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讲解CS 369 2022 Assignment 4

See Canvas for due dates
In the first part of this assignment, we use a Hidden Markov Model to model secondary
structure in protein sequences and implement a couple of algorithms we saw in lectures.
In the second part, we simulate sequences down a tree according to the Jukes-Cantor
model then use distance methods to try to reconstruct the tree.
Write your code in Python and present your code embedded in a report in a Jupyter
Notebook. Make sure you test your code thoroughly and write clear, commented code
that others can understand.
Submit two files to Canvas: the .ipynb and .html both showing code and results by 10pm
on the due date.
There are 30 marks in total for this assessment.
1. [14 marks total] Suppose we wish to estimate basic secondary structure in protein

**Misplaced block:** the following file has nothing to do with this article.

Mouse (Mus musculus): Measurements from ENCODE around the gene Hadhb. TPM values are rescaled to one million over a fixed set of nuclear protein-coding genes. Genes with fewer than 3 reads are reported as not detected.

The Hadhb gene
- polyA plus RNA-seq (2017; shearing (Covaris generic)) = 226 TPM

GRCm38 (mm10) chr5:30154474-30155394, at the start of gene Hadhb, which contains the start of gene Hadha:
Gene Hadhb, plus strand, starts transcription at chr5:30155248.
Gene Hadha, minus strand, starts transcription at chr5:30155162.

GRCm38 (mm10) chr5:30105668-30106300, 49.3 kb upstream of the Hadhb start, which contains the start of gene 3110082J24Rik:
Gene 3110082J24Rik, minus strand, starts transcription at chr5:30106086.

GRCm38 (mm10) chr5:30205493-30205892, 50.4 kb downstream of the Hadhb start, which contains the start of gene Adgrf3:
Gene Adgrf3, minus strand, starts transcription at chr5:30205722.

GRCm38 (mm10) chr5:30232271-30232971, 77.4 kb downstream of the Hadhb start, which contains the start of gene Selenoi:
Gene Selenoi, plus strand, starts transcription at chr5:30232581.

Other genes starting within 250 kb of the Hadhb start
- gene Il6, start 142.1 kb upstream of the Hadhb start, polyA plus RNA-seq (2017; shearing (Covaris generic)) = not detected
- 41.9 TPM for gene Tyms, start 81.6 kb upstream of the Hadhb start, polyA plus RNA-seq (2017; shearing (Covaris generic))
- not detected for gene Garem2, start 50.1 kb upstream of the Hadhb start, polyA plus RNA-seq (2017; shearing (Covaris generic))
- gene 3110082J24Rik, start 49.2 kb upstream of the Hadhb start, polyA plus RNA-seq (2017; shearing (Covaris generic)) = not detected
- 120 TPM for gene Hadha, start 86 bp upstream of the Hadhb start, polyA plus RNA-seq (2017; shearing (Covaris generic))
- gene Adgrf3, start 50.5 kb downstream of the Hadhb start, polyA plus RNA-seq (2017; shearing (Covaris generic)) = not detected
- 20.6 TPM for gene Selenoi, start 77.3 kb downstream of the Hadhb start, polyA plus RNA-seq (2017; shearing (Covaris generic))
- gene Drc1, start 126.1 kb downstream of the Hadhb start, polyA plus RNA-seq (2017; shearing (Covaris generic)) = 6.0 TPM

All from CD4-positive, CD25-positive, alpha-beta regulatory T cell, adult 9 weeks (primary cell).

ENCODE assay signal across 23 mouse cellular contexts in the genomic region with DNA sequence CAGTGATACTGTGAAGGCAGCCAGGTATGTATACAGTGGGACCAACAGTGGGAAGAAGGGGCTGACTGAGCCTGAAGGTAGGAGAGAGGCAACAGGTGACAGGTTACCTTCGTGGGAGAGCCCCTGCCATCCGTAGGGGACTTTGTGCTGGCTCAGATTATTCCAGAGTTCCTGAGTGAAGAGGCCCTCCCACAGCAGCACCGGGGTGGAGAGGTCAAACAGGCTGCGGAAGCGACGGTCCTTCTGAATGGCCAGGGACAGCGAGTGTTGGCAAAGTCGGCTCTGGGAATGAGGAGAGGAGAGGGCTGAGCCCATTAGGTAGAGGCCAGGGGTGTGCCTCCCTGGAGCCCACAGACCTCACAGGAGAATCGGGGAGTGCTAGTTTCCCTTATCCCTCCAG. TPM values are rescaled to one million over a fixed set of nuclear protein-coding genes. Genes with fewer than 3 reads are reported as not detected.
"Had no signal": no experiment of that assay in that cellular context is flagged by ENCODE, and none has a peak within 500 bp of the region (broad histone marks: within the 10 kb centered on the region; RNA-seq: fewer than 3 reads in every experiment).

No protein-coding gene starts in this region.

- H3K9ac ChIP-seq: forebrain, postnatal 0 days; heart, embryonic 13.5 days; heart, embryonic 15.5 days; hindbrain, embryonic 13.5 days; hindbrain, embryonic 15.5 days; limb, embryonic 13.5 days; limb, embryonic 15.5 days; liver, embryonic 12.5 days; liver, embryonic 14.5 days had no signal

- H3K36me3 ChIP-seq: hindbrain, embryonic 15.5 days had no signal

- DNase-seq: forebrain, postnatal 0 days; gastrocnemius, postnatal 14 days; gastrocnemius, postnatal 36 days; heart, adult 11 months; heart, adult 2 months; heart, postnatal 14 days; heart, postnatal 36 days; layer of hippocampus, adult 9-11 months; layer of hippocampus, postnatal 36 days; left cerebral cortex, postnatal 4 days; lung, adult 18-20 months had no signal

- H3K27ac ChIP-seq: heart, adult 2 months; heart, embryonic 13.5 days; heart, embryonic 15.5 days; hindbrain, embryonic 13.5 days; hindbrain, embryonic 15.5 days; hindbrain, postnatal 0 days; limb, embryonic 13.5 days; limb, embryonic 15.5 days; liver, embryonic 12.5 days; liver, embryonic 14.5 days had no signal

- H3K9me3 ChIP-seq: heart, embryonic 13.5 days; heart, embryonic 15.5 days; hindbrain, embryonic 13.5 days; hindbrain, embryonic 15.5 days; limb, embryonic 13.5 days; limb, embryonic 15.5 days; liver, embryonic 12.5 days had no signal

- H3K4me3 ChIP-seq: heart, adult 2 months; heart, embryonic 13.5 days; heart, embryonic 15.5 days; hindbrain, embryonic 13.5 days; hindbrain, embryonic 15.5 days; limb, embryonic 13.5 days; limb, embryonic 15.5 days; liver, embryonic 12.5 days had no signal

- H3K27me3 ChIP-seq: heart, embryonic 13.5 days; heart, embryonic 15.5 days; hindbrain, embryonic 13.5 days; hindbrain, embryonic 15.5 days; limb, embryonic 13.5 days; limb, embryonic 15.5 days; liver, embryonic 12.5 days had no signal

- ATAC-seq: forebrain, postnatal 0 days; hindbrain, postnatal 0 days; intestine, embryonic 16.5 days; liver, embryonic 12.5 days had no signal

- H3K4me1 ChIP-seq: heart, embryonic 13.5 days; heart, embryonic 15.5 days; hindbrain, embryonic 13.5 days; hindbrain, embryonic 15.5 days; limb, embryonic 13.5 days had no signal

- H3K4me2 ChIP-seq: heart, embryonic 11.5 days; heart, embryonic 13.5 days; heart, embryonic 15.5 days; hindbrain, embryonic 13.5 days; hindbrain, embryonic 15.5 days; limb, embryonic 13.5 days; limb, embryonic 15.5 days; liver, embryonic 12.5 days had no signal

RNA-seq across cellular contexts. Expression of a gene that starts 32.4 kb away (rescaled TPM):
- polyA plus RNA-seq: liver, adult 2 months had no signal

(amino acid) sequences. The model we consider is a simplistic rendition of the
model discussed in S C. Schmidler et al. (2004) Bayesian Segmentation of Protein
Secondary Structure, doi:10.1089/10665270050081496
We assume that at each point of the sequence, the residue is associated with one
of three secondary structures: α-helix, β-strand and loops which we label H, S
and T , respectively. To simplify the problem, we classify the amino acids as either
hydrophobic, hydrophilic or neutral (B, I or N , respectively) so a sequence can be
represented by this 3-letter alphabet.
In a α-helix, the residues are 15% neutral, 20% hydrophobic and 65% hydrophilic.
In a β-strand, they are 30%, 60%, 10% and in a loop they are 70%, 15%, 15%.
Assume that all secondary structures have geometrically distributed length with
α-helices having mean 15 residues, β-strands having a mean of 8 residues and loops
a mean of 6 residues. A β-strand is followed by an α-helix 40% of the time and a
loop 60% of the time. An α-helix is followed by a β-strand 30% of the time and a
loop 70% of the time and a loop is equally likely to be followed by a strand or a
helix. At the start of a sequence, any structure is equally likely.